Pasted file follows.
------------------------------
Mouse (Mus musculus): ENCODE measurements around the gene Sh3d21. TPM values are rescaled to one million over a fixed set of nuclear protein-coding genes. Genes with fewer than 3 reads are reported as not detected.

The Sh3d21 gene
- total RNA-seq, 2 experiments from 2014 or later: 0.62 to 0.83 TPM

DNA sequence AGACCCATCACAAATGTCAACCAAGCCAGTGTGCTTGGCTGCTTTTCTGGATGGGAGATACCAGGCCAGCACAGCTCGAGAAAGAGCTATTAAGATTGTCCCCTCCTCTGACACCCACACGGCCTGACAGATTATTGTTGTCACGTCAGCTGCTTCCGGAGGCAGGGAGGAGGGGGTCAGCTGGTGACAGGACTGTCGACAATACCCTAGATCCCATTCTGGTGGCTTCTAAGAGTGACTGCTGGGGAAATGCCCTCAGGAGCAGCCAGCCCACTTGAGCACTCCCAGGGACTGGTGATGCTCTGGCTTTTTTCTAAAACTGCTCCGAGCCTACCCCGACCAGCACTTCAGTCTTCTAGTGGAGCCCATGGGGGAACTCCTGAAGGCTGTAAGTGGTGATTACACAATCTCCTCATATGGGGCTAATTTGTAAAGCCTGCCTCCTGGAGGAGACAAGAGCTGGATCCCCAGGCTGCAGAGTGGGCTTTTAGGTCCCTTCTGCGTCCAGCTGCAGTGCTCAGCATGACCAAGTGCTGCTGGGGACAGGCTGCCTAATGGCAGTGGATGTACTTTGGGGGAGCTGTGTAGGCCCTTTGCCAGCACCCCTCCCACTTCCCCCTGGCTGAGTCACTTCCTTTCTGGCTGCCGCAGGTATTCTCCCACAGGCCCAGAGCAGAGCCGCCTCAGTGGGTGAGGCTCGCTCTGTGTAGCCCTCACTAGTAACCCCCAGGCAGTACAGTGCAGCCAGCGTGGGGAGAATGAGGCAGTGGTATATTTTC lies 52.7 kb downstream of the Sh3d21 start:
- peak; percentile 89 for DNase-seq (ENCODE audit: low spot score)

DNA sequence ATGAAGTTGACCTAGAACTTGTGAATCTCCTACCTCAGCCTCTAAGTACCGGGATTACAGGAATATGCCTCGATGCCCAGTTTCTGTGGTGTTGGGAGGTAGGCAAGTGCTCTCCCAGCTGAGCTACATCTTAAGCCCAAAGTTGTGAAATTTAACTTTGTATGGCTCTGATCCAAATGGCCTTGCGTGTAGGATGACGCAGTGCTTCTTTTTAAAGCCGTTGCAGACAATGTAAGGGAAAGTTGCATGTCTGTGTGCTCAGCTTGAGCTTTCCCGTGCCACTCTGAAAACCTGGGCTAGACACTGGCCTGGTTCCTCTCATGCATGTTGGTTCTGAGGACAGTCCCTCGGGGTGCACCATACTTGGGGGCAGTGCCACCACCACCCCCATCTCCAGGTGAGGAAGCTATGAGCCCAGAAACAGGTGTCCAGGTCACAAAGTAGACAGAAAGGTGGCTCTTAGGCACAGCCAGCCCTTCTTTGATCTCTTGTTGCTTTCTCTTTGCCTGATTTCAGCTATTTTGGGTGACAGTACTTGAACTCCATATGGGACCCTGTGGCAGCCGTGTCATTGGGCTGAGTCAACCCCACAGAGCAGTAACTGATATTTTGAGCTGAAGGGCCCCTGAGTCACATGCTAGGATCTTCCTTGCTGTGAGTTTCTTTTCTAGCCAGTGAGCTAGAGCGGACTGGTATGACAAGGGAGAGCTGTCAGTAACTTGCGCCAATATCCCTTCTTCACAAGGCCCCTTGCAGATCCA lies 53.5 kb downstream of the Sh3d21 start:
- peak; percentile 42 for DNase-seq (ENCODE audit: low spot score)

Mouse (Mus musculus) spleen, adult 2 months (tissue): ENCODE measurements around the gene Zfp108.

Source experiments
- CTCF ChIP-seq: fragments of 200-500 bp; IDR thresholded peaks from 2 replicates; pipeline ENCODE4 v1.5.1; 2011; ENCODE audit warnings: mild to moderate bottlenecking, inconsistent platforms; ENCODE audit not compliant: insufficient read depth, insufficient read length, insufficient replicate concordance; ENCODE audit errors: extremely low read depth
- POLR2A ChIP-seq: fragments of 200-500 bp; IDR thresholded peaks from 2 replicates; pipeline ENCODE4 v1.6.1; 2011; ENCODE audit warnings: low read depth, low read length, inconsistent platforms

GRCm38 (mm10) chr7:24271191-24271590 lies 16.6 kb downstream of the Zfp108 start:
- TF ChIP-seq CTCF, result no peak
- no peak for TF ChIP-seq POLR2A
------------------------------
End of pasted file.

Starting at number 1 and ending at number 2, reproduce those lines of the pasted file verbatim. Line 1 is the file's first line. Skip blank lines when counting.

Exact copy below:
Mouse (Mus musculus): ENCODE measurements around the gene Sh3d21. TPM values are rescaled to one million over a fixed set of nuclear protein-coding genes. Genes with fewer than 3 reads are reported as not detected.

The Sh3d21 gene